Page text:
As a medical student interested in a career in dermatology, Nneamaka Ezekwe, MD, quickly realized that the textbooks — particularly the collections of images of various skin conditions known as atlases — didn’t include photos of people with skin like hers.
“Kodachrome is the word we use to describe pictures of disease that are used as a supplemental learning aid to trainees,” says Ezekwe, now a dermatology resident at the University of Colorado School of Medicine. “These atlases have great kodachromes of diseases in lighter skin complexions. Erythema, which means redness of the skin, can be easily perceived in a lighter skin tone but may be harder to perceive and can be a subtle finding in darker skin tones. There is a spectrum of skin tones. My darker complexion is one skin tone, and there are complexions representative of Hispanic Latinos and people from the Middle East — you can’t box everybody into one bubble and say, ‘This is what it looks like.’ We need to show the whole spectrum.”
Gathering inclusive images
After Ezekwe graduated from medical school at the University of Mississippi and began working as a research fellow at the Henry Ford Department of Dermatology in Detroit, Michigan, she was excited to be part of an effort to create a more inclusive atlas that includes kodachromes of such conditions as vitiligo, hidradenitis suppurativa, and sarcoidosis in an array of different skin tones.
“We tried to stay away from the conventional skin scale that we use as dermatologists, because it was never meant to categorize skin color. It was only supposed to be used as a scale of how easily people can burn or tan,” Ezekwe says. “It’s not an accurate measurement of your skin complexion or the spectrum of skin colors.”
For their book, “The Full Spectrum of Dermatology: A Diverse and Inclusive Atlas,” editors Misty Eleryan, MD, MS, and Adam Friedman, MD, compiled more than 650 images of more than 85 commonly seen dermatological conditions in an array of skin tones. Displayed side by side, the images are intended to advance education among health care practitioners and to visually teach them to recognize various skin conditions in different skin tones.
The book was released in August 2021, and the publisher sent a free copy to every trainee in every dermatology department in the country. The editors also created a free online database of inclusive dermatology images to which providers can refer.
Right place, right time
As a research fellow, Ezekwe says, she was “in the right place at the right time” to be picked to work on the atlas project. She was one of the principal photographers who contributed images of various skin conditions to the book.
“They picked departments of dermatology across the country that are known to have patients with a plethora of skin colors,” she says. “Henry Ford is a well-known dermatology department that tends to see a multitude of diverse patients because of its geographic location and the providers who are there. The editors reached out to us and said, ‘Would you be interested in working on this atlas?’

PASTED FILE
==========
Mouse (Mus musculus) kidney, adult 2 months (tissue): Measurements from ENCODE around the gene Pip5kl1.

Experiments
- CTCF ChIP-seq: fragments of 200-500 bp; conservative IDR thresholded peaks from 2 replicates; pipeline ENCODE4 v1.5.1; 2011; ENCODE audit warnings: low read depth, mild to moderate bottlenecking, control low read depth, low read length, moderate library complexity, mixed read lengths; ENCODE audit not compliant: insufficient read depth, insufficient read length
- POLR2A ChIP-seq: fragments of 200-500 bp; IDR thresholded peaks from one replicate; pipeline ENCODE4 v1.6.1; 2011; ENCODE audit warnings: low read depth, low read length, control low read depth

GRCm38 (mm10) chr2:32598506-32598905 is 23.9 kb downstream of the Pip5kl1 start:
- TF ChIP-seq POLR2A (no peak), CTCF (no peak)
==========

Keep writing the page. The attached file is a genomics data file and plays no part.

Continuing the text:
"My job was to find the patients in clinic, verify diagnosis with the provider, adequately consent, and take professional, studio-style pictures. From there, we would submit pictures and receive feedback by an in-house medical photographer weekly. We would meet regularly with the editors and advisory council to review cases and provide feedback as needed.”
It was surprisingly easy to get patients to participate, she says, as many understood how photos of their conditions could help dermatologists make diagnoses in a population that has barriers to treatment. Many patients from ethnic backgrounds underrepresented in medicine have a distrust of the health care system, Ezekwe says, and many feel they aren’t treated with respect when they go to see a doctor. Compound those factors with conditions that are more difficult to detect in darker skin, and potentially dangerous skin conditions can get misdiagnosed — or never diagnosed at all.
“It's fairly easy to get shuffled around in the health care system, and then a diagnosis that could have been made in two months is now delayed to six years,” she says. “Patients from different ethnic groups want to serve as teachers so that their experience doesn’t happen to other patients. I received that comment from many patients when I was taking their pictures.”
Bridging the gap
“The Full Spectrum of Dermatology” is currently being used in her program at the CU School of Medicine, Ezekwe says, and she hears regularly from residents and other trainees across the country about how useful the atlas has been in their training.
'The Full Spectrum of Dermatology' was released in 2021.
The positive feedback, she says, shows that the atlas is slowly achieving its goal of making dermatology more equitable and inclusive.
“Obviously, one atlas can’t address disparities of health care in general,” she says, “but I do think this atlas can help to bridge the gap in helping to train providers to make common diagnoses. Even for primary care doctors, if they were able to pick up even one diagnosis that they didn’t know, but they now know because they saw it in a book, that can help that patient, and in certain cases, lower their threshold to refer for further management to a dermatologist.”